She has always filed exempt

 

With this employer and suddenly he's firing her over it? Or with other employers and she just assumed that the current one would be OK with?

 

And why fire her for it? Why not just hand it back and ask her to fix it? Did something else happen that you aren't telling?

 

59 minutes ago, Beth said:

Probably 6,000 this year.

 

$6000 a year?  That's $500 a month. What kind of job was this? Hardly worth walking out the door for. Does she have another source of income?

 

59 minutes ago, Beth said:

How can an employer just do that?

 

The how is explained by the did.

 

58 minutes ago, Beth said:

You make no logical sense!

 

I make no sense? :wacko:

 

 

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4 hours ago, Beth said:

My daughter filed except from payroll taxes on her W4 and employer will not do that and fired her because of it. She texted messaged her the reason why she was fired. She has 4. Children, single.

 

I suspect there is more to this than you've stated. I cannot see an employer firing her solely for claiming exempt on the W-4. She's entitled to claim exempt on a Form W-4 per the W-4 instructions as follows:
 

Quote

 

Exemption from withholding. You may claim exemption from withholding for 2019 if both of the following apply.

• For 2018 you had a right to a refund of all federal income tax withheld because you had no tax liability, and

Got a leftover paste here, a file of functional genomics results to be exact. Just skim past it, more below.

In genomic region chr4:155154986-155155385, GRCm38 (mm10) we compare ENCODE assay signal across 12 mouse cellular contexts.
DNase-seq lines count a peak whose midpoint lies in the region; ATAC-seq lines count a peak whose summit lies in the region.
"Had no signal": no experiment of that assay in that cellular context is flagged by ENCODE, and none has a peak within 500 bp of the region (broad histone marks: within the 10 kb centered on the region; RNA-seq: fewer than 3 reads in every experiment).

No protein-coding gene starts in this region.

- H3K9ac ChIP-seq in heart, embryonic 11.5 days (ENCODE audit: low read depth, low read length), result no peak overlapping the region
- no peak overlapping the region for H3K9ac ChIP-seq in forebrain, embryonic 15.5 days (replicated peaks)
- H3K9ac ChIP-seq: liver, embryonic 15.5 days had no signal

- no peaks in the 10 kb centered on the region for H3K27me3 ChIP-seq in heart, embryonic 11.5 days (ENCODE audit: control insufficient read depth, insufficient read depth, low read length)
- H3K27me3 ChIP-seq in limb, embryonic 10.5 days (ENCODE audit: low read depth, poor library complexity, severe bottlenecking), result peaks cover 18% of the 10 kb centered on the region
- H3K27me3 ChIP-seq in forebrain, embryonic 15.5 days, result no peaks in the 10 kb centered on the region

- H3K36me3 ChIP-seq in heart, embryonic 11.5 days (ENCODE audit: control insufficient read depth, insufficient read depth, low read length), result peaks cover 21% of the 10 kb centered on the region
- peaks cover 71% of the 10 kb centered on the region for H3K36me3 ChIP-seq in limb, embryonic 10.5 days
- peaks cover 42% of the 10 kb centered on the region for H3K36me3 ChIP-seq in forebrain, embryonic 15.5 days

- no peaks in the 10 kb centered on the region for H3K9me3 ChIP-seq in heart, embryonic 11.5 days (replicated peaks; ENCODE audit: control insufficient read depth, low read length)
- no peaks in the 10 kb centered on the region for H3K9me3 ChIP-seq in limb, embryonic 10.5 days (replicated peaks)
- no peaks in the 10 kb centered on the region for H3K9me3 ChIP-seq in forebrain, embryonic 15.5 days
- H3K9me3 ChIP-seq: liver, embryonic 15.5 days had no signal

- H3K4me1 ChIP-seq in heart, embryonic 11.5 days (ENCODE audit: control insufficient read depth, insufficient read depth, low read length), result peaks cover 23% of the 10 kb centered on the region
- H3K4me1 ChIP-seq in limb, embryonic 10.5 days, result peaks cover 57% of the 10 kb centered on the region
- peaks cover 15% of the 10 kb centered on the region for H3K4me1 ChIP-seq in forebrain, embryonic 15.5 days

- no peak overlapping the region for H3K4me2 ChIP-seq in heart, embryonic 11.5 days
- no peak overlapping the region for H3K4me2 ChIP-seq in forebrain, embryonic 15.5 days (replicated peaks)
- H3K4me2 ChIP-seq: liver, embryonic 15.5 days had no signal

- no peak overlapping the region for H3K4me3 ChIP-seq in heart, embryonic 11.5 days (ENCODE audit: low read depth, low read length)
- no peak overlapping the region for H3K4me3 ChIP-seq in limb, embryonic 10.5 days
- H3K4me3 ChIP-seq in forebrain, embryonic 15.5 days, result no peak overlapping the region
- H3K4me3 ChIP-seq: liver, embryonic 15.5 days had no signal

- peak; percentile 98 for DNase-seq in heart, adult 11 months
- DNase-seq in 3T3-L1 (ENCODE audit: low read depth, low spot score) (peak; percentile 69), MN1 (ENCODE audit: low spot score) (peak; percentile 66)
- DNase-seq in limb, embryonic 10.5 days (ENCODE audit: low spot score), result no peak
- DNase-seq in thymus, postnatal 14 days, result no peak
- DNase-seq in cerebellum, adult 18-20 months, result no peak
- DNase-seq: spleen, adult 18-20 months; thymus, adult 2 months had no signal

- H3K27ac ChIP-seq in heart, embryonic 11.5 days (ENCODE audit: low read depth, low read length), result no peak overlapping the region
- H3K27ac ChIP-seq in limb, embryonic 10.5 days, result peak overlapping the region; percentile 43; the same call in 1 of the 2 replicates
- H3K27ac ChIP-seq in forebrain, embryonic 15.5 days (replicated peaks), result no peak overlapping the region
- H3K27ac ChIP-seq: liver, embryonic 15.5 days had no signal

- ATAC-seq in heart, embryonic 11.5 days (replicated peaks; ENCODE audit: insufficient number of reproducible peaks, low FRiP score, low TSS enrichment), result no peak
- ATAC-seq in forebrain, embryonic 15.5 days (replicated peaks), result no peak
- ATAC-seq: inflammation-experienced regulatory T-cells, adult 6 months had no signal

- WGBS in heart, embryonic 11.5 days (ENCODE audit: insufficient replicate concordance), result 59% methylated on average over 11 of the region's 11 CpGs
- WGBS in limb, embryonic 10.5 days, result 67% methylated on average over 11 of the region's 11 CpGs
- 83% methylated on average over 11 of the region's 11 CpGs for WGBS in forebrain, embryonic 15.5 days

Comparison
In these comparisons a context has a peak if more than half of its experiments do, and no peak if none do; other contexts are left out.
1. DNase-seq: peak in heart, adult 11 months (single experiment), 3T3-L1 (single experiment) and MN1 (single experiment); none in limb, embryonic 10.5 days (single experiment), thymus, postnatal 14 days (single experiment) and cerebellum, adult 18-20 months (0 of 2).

• For 2019 you expect a refund of all federal income tax withheld because you expect to have no tax liability.

 

 

That said, her problem is that the rule for private (non government) employment is that an employer may fire an employee for any reason except for a relatively few reasons that are prohibited by law. There is no law that prohibits an employer from firing an employee for claiming exempt on the Form W-4. As a result, it was not illegal for the employer to fire her over it. It was stupid, to be sure, but not illegal. If the employer is that clueless, she's probably better off not working there anyway. In any event, all she can do now is look for another job.

 

 

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6 minutes ago, Tax_Counsel said:

 

I suspect there is more to this than you've stated. I cannot see an employer firing her solely for claiming exempt on the W-4. She's entitled to claim exempt on a Form W-4 per the W-4 instructions as follows:
 

 

That said, her problem is that the rule for private (non government) employment is that an employer may fire an employee for any reason except for a relatively few reasons that are prohibited by law. There is no law that prohibits an employer from firing an employee for claiming exempt on the Form W-4. As a result, it was not illegal for the employer to fire her over it. It was stupid, to be sure, but not illegal. If the employer is that clueless, she's probably better off not working there anyway. In any event, all she can do now is look for another job.